"Cold," I say, as I struggle into my body warmer.
"Then you'll have to shut some doors, won't you," she says.
"But the cats like to go in and out," I say.
"Well they'll have to get used to not being able to," she replies.
I've seen the weather map. There's a big blue meanie sitting over our quarter of Kent. I seems as though we're going to have rain all day.
I keep starting to write a piece about the state of British politics and then giving up. The situation is at once so complicated and so simple. The new Prime Minister and the parliament he no longer controls are playing a game of tic-tac-toe- one makes a move, the other blocks the move and so ad infinitum- (because no-one ever wins or loses at tic-tac toe once they've worked it out.) Meanwhile EU officials cast a cold eye and say "actually you're exiting on October 31st, deal or no deal- so there." I cast around for a metaphor and John Davidson comes to my aid, "It's playing bowls upon a splitting wreck."
Thank you, John, that'll do very nicely.
I read a piece in the NY Times this morning because I thought it might be gainful to see what outsiders think. The Times compares Johnson to Trump- and says he's taking advantage of the woolliness of the British constitution to do things that are at the very limit of whats legal and politically acceptable. For instance he gave a speech in front of a backdrop of massed police cadets which was supposed to be about funding but turned into a party political rant- which was terribly unEnglish of him- and the sort of thing American presidents and foreign dictators do regularly but British PMs don't- only nowhere does it say in writing that they can't. The effect was somewhat spoiled when one of the cadets- who'd been on her feet for an hour and unlike Boris didn't have a lectern to lean on- went all wobbly and had to sit down. So far, so Boris. Remember how he got stuck on a malfunctioning slip wire with a helmet on his head and a miniature union flag in each hand? Things keep going all slapstick on him but it never seems to matter. The bumble is factored into his act; it makes him seem harmless.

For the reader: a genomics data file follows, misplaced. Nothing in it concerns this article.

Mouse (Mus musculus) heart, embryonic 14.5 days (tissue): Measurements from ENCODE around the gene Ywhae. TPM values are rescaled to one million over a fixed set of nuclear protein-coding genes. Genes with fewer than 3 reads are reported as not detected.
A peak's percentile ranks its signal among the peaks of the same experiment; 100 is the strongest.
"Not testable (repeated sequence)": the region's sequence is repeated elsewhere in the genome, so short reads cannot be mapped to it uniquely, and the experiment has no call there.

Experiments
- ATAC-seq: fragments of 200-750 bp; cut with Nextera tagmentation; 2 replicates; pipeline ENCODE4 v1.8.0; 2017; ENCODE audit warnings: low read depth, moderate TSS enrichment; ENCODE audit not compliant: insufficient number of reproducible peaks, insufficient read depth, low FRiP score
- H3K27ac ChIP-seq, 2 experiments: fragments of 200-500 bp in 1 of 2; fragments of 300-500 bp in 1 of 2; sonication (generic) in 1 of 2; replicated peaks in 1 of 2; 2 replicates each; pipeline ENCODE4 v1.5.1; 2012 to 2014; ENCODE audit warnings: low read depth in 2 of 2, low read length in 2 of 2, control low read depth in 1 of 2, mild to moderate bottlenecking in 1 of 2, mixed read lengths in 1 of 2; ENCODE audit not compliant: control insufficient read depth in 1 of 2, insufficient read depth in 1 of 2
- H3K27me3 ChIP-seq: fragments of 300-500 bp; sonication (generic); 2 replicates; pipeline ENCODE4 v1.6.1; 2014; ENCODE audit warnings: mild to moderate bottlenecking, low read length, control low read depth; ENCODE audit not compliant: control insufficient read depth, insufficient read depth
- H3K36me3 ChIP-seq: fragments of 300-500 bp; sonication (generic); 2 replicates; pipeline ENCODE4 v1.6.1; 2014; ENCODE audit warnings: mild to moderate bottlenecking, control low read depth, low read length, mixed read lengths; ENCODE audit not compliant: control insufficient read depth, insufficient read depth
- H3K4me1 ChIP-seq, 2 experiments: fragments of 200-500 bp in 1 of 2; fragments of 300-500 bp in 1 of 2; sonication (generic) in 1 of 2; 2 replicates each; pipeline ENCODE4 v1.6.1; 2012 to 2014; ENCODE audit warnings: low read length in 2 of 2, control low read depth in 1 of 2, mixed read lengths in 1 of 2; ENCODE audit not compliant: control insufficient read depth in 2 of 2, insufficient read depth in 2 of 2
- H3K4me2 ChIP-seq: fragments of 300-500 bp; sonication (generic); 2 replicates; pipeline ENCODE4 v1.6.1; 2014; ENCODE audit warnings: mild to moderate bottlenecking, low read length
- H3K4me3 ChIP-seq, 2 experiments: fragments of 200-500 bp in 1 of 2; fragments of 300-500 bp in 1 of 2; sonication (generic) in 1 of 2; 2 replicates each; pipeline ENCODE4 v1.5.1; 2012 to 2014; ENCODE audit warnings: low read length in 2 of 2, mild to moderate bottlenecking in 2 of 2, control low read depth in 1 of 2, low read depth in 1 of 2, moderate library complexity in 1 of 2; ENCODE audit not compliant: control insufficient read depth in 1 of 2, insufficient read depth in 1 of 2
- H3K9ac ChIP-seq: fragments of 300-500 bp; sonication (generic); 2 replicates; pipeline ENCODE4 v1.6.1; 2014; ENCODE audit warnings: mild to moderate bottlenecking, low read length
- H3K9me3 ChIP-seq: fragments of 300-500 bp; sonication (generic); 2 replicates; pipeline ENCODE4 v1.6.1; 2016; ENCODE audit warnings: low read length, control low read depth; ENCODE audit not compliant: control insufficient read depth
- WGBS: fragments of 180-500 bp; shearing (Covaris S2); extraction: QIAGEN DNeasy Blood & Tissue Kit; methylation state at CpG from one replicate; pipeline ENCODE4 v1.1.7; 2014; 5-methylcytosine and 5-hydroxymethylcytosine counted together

Does he want a No Deal Brexit? I rather think he does. Why? Because a crisis will give him the chance to remake the nation in his own image. Is he up to the job? Probably not. Will he survive long enough to bestride the narrow world like a colossus? Again, probably not, but who can tell?
Meanwhile the party he supposedly leads is falling apart like an old flivver with Oliver Hardy at the wheel.